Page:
2014 People of the Year: SWR football team

01/08/2015 9:00 AM |

In front of a crowd of more than 40,000 at Citrus Bowl Stadium in Orlando, Fla., Dec. 29, Shoreham-Wading River athletic director Mark Passamonte stood on the field during a break in the action between the Clemson Tigers and Oklahoma Sooners. He was joined by representatives of Russell Athletic, the host of the college football bowl game.

Mr. Passamonte likely never would have envisioned himself spending part of the holiday break on the field of a college bowl game. But then again, ever since Oct. 1, life in the Wading River community became anything but ordinary. 

Mr. Passamonte was there to accept the “Fight Like Dylan Award” on the school’s behalf. The award honors Dylan Rebeor, a high school football player who died from cancer in 2010. Through the Make-A-Wish Foundation, Dylan gave a gift to his teammates, which was used to purchase new uniforms.

The fans in attendance that night in Orlando learned the name of another courageous high school football player: Tom Cutinella.

The story of Tom’s tragic death following an on-field collision during the Shoreham football team’s game at John Glenn High School generated national headlines. For his teammates, it left a wound in their hearts that will last a lifetime.

The Shoreham-Wading River football team celebrates its 2014 Long Island Championship win over Roosevelt. (Credit: Robert O'Rourk, file)

The Shoreham-Wading River football team celebrates its 2014 Long Island Championship win over Roosevelt. (Credit: Robert O’Rourk, file)

For its perseverance through tragedy, and fighting spirit to honor the memory of a fallen teammate, capped by a storybook run to a championship, the News-Review selected the Shoreham-Wading River football team as the 2014 People of the Year.

The season began as any other would, with two-a-day practices under the warm August sun. The Wildcats were the No. 3 seed for Division IV in the preseason rankings. It was a familiar spot. The Wildcats had yet to finish a season as one of the top two teams in the division since the program’s inception in 1997.

By Week 2, the season suddenly took on a different feel. On the road at Babylon, a field that had been the site of so many blowout losses, the Wildcats snapped the Panthers’ 25-game win streak and defeated the two-time defending Long Island champions for the first time on their field. Afterward, Tom wrote on Twitter: “Best moment of my life.”

Less than two weeks later, Tom’s life was cut short. He left behind his parents, Frank and Kelli, and three younger siblings. The next day, football players gathered at a teammate’s home in Wading River to mourn and try to understand what had just happened.

As the grieving process began, they eventually faced a decision: continue playing or call it a season.

“The term family took on a new meaning,” Shoreham coach Matt Millheiser said when he accepted the Rutgers Trophy Dec. 1 on the team’s behalf. “It was clear from the first day you were not there to just finish out a season, but to honor Tom. You would play by a new standard — a standard we call ‘Tommy Tough.’ ”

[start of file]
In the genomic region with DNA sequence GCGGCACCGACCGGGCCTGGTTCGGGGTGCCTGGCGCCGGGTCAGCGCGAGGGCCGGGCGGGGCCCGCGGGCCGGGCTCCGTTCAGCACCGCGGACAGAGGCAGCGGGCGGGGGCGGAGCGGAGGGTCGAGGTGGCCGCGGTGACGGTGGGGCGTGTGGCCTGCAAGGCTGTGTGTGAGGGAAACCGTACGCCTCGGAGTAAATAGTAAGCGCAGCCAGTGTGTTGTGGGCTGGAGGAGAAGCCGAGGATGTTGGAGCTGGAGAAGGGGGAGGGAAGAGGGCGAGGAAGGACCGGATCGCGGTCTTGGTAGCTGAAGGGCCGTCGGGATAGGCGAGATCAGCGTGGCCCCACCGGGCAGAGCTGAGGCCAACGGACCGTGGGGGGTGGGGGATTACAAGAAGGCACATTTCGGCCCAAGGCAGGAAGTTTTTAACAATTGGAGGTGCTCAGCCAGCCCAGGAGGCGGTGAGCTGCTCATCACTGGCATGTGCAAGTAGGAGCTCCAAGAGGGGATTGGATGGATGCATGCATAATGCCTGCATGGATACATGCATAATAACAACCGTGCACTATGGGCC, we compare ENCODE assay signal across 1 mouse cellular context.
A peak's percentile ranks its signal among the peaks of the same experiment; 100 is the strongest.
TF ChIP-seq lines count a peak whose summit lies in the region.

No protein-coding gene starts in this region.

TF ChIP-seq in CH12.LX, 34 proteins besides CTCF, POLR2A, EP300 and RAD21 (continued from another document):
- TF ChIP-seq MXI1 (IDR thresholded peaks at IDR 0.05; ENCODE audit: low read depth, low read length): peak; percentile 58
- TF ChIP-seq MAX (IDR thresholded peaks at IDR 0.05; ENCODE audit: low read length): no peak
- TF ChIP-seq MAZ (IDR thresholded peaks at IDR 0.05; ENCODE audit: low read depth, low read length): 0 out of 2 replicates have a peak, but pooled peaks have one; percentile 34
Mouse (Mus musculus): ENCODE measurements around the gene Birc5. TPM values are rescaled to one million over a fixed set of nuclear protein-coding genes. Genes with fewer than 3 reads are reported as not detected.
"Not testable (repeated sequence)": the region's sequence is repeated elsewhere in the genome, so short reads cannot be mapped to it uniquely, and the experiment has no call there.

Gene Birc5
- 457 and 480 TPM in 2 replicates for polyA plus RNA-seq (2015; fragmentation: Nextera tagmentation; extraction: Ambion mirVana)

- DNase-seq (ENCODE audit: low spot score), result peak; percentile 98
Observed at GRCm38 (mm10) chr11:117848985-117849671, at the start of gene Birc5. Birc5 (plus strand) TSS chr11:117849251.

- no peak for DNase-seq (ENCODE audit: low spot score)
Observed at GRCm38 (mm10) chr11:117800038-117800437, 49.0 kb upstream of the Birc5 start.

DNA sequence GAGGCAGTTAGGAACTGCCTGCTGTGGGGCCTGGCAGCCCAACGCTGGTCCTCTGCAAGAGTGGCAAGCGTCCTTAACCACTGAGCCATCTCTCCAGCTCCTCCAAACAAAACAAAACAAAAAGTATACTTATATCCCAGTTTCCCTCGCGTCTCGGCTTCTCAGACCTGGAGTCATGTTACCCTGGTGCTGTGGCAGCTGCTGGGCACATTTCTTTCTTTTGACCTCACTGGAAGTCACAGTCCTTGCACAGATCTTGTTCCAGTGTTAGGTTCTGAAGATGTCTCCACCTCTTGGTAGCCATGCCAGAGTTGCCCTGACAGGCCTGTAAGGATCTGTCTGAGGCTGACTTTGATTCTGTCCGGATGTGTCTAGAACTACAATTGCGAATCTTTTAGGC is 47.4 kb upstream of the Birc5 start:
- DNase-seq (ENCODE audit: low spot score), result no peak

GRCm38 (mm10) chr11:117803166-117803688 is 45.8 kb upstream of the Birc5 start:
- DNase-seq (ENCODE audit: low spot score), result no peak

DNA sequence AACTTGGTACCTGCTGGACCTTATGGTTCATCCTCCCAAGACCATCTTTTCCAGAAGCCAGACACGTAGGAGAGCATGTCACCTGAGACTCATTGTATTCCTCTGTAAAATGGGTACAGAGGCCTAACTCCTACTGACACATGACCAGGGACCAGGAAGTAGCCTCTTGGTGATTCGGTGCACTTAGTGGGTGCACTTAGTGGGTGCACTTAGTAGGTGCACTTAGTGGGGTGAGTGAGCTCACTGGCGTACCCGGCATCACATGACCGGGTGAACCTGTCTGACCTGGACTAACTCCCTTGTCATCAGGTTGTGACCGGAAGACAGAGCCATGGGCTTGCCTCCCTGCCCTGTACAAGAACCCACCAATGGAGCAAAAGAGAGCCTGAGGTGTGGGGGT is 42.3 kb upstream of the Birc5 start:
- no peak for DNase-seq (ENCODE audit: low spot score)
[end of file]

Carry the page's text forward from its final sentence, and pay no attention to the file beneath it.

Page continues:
Ten days after Tom’s death, the Wildcats returned to the field at Shoreham-Wading River High School and defeated Wyandanch, 54-0. The 54 points matched Tom’s number, which was retired prior to the game.

The win over Wyandanch started an incredible run that will go down as the most dominant stretch of football in Shoreham’s history. In eight games, including four in the playoffs, the Wildcats scored 350 points while giving up 33. On Nov. 30, the Wildcats defeated Roosevelt, 47-13, to capture the Class IV Long Island title. The Wildcats closed the season 12-0.

“Your strength, resiliency and courage carried our community for two months,” Millheiser said during his speech Dec. 1. “You experienced pain and loss that no young man should have to bear. You carried yourself with class and dignity and did it with the whole world watching.”

The story of Shoreham football was one of hundreds of submissions for this year’s “Fight Like Dylan Award,” which came with a $50,000 grant for uniforms and equipment.

“All of the judges were deeply touched by Tom’s story,” said Robby Davis, the senior vice president of Russell Athletic, in a statement. “And we are honored to present this award to the entire Shoreham-Wading River community.”

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Previous Winners

2013: Michael Hubbard
2012: Denise Lucas
2011: Laurie Nigro, Amy Davidson
2010: Linda Hobson
2009: Chris Kempner
2008: Riverhead Blue Waves
2007: Maureen’s Haven
2006: Sister Margaret Smyth
2005: Alan Shields
2004: Phil Cardinale
2003: Vince Tria
2002: Bryan Tressler
2001: Annie Jackson
2000: Judy Young
1999: Members of the First Congregational Church
1998: Eileen Miller
1997: Vinny Villella
1996: Vic Prusinowski
1995: Pat Stark
1994: Sonny Okula, Jim Kane
1993: Jack Van de Wetering
1992: Bobby Goodale
1991: Joe Janoski
1990: Robert Tooker
1989: Jim & Connie Lull
1988: Jesse Goodale

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